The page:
Effects of low-pH stress on shell traits of the dove snail, Anachis misera, inhabiting shallow-vent environments off Kueishan Islet, Taiwan
- Department of Oceanography, National Sun Yat-sen University, Kaohsiung 804, Taiwan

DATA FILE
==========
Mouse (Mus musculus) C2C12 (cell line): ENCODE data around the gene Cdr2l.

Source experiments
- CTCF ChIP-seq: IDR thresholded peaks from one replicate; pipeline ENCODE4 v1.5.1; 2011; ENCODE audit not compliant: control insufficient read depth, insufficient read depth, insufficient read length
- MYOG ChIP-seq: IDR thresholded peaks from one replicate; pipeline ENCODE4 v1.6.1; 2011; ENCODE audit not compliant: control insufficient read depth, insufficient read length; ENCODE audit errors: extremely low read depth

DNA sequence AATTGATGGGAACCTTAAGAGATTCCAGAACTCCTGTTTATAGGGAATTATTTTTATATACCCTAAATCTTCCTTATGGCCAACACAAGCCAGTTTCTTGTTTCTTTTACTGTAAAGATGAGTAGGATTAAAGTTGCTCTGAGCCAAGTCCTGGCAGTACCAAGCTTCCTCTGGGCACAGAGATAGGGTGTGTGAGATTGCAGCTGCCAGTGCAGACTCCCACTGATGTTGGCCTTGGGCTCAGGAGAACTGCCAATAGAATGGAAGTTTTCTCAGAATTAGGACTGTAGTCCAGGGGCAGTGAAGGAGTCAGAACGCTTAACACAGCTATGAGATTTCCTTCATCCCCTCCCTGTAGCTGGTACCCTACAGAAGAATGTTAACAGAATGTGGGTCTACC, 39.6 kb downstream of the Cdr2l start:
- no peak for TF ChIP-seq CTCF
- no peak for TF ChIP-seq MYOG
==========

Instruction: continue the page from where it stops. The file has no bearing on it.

Abstract. The effects of naturally acidified seawater on shell traits were quantified through the comparison of dove snails (Family: Columbellidae) Anachis misera from vent environments with Euplica sp. from non-vent sites in northeastern Taiwan. Samples of A. misera were collected around a shallow vent (24.8341° N, 121.96191° E), which included the east, south, southwest, and northwest sites. An absence of Anachis snails was found in the most acidic north site (pH 7.19–7.25). Based on the similarities of protein expression profiles, the Anachis snails were classified into two groups, i.e., V-South (pH 7.78–7.82) and V-Rest (pH 7.31–7.83). Comparing their shell traits to the non-vent Euplica sp. from Da-xi (DX) and Geng-fang (GF) (pH 8.1–8.2), a difference in shell shape (shell width : shell length) was found, with the populations having more globular shells than the non-vent ones. The means of shell width were significantly different among sites (p < 0.01), with a descending order of GF > DX > V-South and V-Rest. The relationships of shell length to total weight were curvilinear for both Anachis and Euplica snails. The logarithmically transformed slopes differed significantly among sites, and the mean body weight of the GF population was greater than that of the others (p < 0.01). Positive correlations between shell length and shell thickness of body whorl (T1) and penultimate whorl (T2) were only observed in non-vent GF and DX populations. Anachis snails from vent sites were thinner in T1 and T2 compared to the Euplica snails from non-vent sites (p < 0.05). Within each vent group, shell thickness between T1 and T2 was insignificantly different. Between vent groups, T1 and T2 from V-Rest showed a decrease of 10.6 and 10.2%, respectively, compared to V-South ones. The decrease of T1 and T2 between vent Anachis snails and non-vent Euplica snails was as great as 55.6 and 29.0%, respectively. This was the first study to compare snail's morphological traits under varying shallow-vent stresses with populations previously classified by biochemical responses. Overall, the shallow-vent-based findings provide additional information from subtropics on the effects of acidified seawater on gastropod snails in natural environments.